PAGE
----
When winter hits Scandinavia and temperatures fall with the snow, having plenty of hot water is a real treat. It’s also a big expense — typically an apartment building’s No. 3 energy expense after heating and cooling. While no one wants to pay more than necessary for any utility, few apartment tenants (or their landlords) have a way to monitor their individual resource consumption.
In Sweden, a world leader in renewable energy and sustainability, a new Internet of Things (IoT) solution is seizing the opportunity to make apartments more efficient, conserve natural resources and save money. Stockrose, a Swedish property management company, is out to change the way building owners and tenants consume resources — so there’s incentive to take a shorter shower over a luxurious bath.
In fact, Stockrose has evolved from the old model of dividing utility costs equally between tenants to a model where those who consume less, pay less. Stockrose worked with Eniga, a provider of intelligent cloud solutions, to connect the approximately 250 buildings and 10,000 apartment units it operates to Microsoft Azure IoT technology. They began by tracking hot water usage, which accounts for about 20 percent of the energy bill in single-family homes — and much more in apartment buildings.
The result of their collaboration is a building-as-a-service offering that will save Stockrose property owners an estimated $42 million in hot water costs within 10 years.
“Sustainability is not just a buzzword,” says Richard Lind, CEO of Stockrose. “Sure, it’s a big promise, but it’s also a win-win for a number of stakeholders. It’s certainly a win for property owners who can lower their operational costs.”
Stockrose chose Azure as the only IoT platform that offers the security features, performance and scalability it needs to support such a complex solution. The hybrid on-premises and cloud infrastructure connects at least five sensors in each apartment unit to the cloud. It starts with on-premises gateways running the Azure IoT Gateway SDK. The gateways enable Eniga to work with the diverse sensors from multiple vendors speaking different protocols that already exist in Stockrose’s buildings. Another benefit of the SDK is that its gateways can preprocess the data to minimize the amount of data sent to the cloud, which reduces the cost for Stockrose.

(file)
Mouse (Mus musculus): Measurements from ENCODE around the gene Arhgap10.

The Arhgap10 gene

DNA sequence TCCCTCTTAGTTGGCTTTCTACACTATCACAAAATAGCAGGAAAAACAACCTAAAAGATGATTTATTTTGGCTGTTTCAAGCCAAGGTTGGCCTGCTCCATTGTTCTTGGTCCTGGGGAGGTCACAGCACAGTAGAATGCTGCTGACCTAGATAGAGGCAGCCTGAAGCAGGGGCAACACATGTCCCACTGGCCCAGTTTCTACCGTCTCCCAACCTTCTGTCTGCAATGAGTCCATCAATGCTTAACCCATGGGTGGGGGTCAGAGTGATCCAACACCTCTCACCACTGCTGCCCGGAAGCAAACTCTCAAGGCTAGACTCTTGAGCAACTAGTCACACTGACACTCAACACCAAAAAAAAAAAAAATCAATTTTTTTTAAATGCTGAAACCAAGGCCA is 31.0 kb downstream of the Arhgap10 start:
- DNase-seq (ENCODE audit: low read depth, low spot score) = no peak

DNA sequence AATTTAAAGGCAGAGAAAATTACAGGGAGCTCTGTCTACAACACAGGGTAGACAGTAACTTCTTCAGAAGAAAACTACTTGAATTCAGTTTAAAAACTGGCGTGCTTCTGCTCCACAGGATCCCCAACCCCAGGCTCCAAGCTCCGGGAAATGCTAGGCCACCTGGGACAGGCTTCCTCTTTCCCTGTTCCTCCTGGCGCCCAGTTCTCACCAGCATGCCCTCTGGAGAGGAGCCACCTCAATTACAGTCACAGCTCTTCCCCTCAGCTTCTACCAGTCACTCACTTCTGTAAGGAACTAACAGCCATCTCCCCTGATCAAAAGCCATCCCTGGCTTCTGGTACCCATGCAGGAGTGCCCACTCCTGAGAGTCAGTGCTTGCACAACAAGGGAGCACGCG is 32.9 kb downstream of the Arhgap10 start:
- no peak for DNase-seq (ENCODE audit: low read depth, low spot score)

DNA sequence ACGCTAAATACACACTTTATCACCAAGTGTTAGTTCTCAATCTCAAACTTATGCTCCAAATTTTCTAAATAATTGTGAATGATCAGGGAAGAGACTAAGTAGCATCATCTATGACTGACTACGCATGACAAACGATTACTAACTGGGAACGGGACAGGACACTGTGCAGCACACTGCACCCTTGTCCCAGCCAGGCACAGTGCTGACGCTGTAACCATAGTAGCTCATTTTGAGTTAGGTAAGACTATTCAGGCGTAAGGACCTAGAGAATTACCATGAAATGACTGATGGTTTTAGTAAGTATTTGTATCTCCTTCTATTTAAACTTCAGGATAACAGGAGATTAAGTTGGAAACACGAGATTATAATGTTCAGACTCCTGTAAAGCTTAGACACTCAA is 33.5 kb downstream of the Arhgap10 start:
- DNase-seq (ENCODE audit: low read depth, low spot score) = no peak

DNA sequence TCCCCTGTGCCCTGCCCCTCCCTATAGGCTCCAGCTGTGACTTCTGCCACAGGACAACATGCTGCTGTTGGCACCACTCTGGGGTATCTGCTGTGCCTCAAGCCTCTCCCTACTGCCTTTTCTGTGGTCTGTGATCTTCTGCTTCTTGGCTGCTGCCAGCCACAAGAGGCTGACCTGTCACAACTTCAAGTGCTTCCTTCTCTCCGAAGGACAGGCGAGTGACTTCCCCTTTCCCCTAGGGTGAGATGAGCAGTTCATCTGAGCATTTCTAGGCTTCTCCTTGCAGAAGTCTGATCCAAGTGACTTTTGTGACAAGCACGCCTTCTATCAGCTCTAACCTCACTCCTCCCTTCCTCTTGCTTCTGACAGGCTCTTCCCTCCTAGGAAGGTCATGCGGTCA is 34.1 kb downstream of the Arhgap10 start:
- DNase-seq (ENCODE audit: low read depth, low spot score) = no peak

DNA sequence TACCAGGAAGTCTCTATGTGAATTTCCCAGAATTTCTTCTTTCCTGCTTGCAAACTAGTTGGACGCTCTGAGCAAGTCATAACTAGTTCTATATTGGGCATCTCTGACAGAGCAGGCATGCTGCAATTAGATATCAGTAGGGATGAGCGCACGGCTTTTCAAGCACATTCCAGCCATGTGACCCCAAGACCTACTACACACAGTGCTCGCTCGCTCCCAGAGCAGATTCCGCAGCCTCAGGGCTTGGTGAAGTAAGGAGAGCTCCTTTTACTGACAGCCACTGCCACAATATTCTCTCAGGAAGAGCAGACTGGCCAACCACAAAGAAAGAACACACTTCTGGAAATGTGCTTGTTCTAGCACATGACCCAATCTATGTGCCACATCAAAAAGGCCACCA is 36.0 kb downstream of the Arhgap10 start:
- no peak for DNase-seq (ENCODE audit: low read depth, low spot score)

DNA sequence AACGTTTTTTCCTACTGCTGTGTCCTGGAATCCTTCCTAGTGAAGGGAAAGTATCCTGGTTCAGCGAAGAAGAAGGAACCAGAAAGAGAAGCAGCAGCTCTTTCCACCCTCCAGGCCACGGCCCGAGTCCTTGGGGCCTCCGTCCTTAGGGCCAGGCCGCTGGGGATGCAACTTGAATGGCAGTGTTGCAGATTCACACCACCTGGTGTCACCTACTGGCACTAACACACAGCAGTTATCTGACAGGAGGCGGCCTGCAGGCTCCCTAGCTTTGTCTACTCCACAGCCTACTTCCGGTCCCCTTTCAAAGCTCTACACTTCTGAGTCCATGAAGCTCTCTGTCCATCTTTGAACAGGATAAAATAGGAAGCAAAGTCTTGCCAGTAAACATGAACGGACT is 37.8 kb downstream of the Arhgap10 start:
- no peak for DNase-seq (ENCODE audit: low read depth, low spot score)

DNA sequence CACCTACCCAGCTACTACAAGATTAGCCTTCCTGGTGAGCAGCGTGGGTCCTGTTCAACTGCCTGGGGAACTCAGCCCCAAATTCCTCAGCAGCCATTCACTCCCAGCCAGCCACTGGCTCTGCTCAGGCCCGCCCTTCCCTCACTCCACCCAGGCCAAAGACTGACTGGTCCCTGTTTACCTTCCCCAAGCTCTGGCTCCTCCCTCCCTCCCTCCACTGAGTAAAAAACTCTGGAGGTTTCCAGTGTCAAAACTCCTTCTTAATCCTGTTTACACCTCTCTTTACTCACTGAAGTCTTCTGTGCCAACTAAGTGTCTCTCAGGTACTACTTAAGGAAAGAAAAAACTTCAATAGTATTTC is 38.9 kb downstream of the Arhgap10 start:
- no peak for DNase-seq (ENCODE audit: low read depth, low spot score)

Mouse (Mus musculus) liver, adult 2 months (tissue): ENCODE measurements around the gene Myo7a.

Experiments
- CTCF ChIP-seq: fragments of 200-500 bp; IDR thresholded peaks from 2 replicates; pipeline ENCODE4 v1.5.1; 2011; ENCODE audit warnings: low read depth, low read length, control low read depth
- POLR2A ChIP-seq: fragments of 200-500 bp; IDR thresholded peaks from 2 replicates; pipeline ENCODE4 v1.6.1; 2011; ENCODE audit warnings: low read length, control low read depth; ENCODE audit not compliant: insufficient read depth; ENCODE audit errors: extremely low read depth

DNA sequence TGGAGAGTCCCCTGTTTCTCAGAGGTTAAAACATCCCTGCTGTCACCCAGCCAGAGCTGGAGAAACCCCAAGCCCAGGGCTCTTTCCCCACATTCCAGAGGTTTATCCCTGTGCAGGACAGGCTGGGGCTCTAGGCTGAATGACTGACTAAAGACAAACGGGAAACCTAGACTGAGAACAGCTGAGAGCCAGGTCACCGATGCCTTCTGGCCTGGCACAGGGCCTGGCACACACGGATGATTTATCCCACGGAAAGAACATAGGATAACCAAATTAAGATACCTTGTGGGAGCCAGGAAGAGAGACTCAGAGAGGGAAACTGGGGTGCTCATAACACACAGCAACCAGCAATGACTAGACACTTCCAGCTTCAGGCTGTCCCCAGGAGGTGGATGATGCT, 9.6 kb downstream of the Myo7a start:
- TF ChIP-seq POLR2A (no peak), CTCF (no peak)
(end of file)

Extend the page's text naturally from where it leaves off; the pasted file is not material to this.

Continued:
Other Azure services then process and analyze sensor data to provide building owners with insights into resource usage. Azure IoT Hub ingests data from the millions of sensors in buildings connected through the gateways. This gives Stockrose the flexibility to bring smart buildings online quickly and affordably without ripping and replacing existing infrastructure.
“There are a lot of investments that have already been made, particularly in electricity and smart metering,” says Lind. “So what you need is a platform that is more or less agnostic about sensors and network topology. And that’s one of the good things about the Azure platform.”
Beyond water heaters, the IoT platform can easily connect to all of a building’s systems, from HVAC to solar panels. It can also be used to detect water leaks and measure the snowpack on roofs to help avoid costly damage and insurance claims. Another benefit is that it opens opportunities for Stockrose to offer new products to property owners, such as water-saving shower fixtures and appliances.
Stockrose can also offer predictive building maintenance as a service that can cut costs and increase efficiency. “I know that Azure IoT Hub can scale, and that we can take advantage of additional capabilities like real-time analytics,” says Lind. “We can also use machine learning, which will be a real cornerstone of our service for customers that want predictive maintenance.”